Over-prescribing or improperly using antibiotics can make some bacterial infections impossible to cure, but it’s not always easy to get patients to understand they really don’t need that pill or shot.
This is Antibiotic Awareness Week, and Floyd’s Antimicrobial Stewardship team is working to help health care providers educate patients on the proper use of antibiotics.
“Often patients expect to get an antibiotic every time they have a cold, sore throat, or the flu and they pressure their physicians to prescribe them,” said Gary Latta, Clinical Pharmacy Coordinator at Floyd Medical Center. “What patients don’t realize is that these infections are caused primarily by viruses and antibiotics can’t kill viruses.”
The flu, for instance, is caused by a virus. A vaccination might prevent the illness and anti-viral medication can be used to treat it. An antibiotic, however, can’t kill the virus.
“Most illnesses are viral in nature and antibiotics won’t help; they can actually cause harm by increasing drug resistant bacteria and can upset the child’s stomach,” said Floyd Pediatrics Dr. Tyler Barnes.
Barnes said some parents get upset when he tells them he is not comfortable prescribing an antibiotic when the illness is likely a virus.
“I think it is important to make the public aware of why we do what we do,” Barnes said. “Most parents understand once we explain it to them.”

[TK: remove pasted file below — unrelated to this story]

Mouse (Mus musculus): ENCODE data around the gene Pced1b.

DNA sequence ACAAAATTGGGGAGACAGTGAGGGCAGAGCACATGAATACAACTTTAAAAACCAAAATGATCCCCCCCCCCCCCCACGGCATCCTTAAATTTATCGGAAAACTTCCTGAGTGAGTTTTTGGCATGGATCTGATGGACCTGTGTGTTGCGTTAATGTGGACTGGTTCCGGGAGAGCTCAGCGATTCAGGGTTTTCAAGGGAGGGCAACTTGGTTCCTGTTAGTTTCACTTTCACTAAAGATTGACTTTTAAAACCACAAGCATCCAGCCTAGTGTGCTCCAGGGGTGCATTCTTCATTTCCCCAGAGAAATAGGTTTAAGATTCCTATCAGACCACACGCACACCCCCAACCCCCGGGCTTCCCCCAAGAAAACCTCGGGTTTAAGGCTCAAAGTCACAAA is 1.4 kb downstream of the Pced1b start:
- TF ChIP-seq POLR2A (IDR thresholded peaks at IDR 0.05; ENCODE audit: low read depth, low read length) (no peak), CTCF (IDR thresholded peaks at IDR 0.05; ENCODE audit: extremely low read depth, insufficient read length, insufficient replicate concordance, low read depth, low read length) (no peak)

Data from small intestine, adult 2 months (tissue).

Dr. Elizabeth Smith, who is also a Floyd pediatrician, said parents are becoming more willing to listen to discussions about the issue.
“We will often discuss the lack of benefit of antibiotics for viral illnesses and the side effects of unnecessary antibiotic use,” Smith said.
It is also important to always take antibiotics exactly as they are prescribed and to finish the entire dosage.
“Many patients stop taking an antibiotic when they start to feel better,” Latta said. “This results in bacteria not being completely eliminated from the body and instead build up a resistance to the drugs intended to kill them.”
Floyd Medical Center and Polk Medical Center have each been awarded gold status on the Honor Roll for Antibiotic Stewardship by the Georgia Department of Public Health for their efforts to safely and effectively administer antibiotics.
The Georgia Honor Roll for Antibiotic Stewardship was established in 2014 in an effort to improve antimicrobial stewardship at critical access and acute care facilities statewide.